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Honda “Hands” film celebrates the curiosity of Honda engineers, which has led to some of the most successful Honda innovations over the past 65 years.

WordPress 3.7 is mainly focused on improving security and stability of WordPress. One such improvement is the auto update system. Since 3.7, a typical WordPress install will now be able to automatically update itself when there is a new minor/security release available without any user input.

WordPress 3.7+ will automatically update itself from WordPress 3.7 to 3.7.1. Auto updates are not enabled by default for major releases like 3.7.1 to 3.8.

If you want to disable automatic updates in WordPress 3.7 is quite easy. Simply add this snippet of code in your wp-config.php file:

define( 'AUTOMATIC_UPDATER_DISABLED', true );

This will disable the WordPress automatic updater, but you will still get notified when there is a new version available, so you can update at your own convenience.

What are your thoughts automatic updates?

Will you keep them enabled or use the above method to disable them?

WordPress 3.7, Basie, has just been released. The WordPress 3.7 development cycle is the quickest turnaround between major versions of WordPress ever.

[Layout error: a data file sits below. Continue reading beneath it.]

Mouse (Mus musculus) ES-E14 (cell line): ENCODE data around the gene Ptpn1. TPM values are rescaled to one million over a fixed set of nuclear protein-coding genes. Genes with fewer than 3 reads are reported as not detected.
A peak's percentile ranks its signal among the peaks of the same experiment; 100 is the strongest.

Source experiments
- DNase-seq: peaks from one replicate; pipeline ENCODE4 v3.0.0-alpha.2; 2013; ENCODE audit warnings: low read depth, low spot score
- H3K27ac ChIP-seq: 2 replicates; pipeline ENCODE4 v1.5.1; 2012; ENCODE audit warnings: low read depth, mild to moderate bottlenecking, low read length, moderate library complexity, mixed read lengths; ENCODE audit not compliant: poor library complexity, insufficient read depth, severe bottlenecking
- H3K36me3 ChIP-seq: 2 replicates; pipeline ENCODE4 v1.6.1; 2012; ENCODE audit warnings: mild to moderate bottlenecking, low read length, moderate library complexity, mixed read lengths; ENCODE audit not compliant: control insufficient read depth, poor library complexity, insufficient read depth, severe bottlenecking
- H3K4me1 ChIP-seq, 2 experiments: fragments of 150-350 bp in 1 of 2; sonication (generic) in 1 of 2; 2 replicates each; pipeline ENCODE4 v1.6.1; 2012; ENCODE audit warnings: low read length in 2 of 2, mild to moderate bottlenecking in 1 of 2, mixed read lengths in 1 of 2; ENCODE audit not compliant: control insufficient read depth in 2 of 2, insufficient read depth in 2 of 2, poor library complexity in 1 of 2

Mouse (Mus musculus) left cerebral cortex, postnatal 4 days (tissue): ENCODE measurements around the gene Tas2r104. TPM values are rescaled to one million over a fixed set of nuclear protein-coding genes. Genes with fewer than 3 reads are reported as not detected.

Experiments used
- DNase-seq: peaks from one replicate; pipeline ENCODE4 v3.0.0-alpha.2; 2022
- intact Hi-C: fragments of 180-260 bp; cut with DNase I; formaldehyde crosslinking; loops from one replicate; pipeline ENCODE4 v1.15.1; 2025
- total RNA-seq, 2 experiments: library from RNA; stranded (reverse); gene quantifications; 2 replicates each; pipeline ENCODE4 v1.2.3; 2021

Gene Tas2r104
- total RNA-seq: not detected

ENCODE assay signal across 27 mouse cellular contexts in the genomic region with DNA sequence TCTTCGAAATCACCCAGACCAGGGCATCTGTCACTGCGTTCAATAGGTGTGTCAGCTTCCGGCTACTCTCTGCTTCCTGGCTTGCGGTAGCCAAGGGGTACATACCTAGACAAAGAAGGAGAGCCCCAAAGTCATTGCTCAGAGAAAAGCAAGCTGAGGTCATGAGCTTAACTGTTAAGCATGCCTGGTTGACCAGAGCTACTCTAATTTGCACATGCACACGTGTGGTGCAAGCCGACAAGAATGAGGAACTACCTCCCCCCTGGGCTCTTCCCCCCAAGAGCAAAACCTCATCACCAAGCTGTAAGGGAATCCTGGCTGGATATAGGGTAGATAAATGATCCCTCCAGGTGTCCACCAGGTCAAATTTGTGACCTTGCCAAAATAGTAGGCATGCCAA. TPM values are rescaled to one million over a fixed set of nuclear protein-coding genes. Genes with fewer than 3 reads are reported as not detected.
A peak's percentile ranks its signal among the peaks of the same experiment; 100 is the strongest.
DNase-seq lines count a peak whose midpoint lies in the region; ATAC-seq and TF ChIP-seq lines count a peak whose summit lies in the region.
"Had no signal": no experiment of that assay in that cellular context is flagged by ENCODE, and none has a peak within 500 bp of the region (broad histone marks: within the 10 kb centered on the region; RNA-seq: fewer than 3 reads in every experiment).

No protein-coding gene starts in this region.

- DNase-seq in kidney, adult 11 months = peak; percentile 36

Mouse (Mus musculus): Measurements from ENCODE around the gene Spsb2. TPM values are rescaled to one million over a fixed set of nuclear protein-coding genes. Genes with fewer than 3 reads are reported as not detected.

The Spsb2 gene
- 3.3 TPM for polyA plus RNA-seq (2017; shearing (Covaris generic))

You may not notice a whole lot of sexy new (visible) features in this version, but the release is a huge win for the platform.

Automatic Background Updates

The new WP_Automatic_Upgrader class is likely the most significant feature for 3.7. Automatic upgrades are now available for minor versions of core, but it can also be extended to theme and plugin updates by choice. For the best rundown of the upgrade process and exceptions, definitely read Dion Hulse’s summary of the feature and also the new Codex page on the updates and various options around the feature.

Some have been skeptical of auto updates for WordPress, but I embrace them. Really projects like Chrome and iOS are pushing this concept forward to the mainstream, and it makes sense for WordPress to able to constantly improve silently as well. People just want their CMS to work. Nobody likes doing updates; no normal people at least. So long term, even major upgrades should get auto update treatment, and I think long term that’s what will happen.

Plus, the team is being super careful to make auto upgrades work well. They are performed via SSL, and in testing, the failure rate is practically zero (in fact, I think it is zero).

A Better Password Meter

Everybody needs better passwords. Bad passwords are created out of laziness or lack of education. A better password meter will help prevent both.

The new password meter uses Dropbox’s zxcvbn library, and it’s a significant improvement.

More Relevant Search Results

WordPress search has sucked for a long time. It’s not been based on relevance, but on dates. According to the primary ticket for this feature, Andrew Nacin cites the following for the new order for choosing what to return in WordPress search:

  • Full sentence matches in post titles.
  • All search terms in post titles.
  • Any search terms in post titles.
  • Full sentence matches in post content.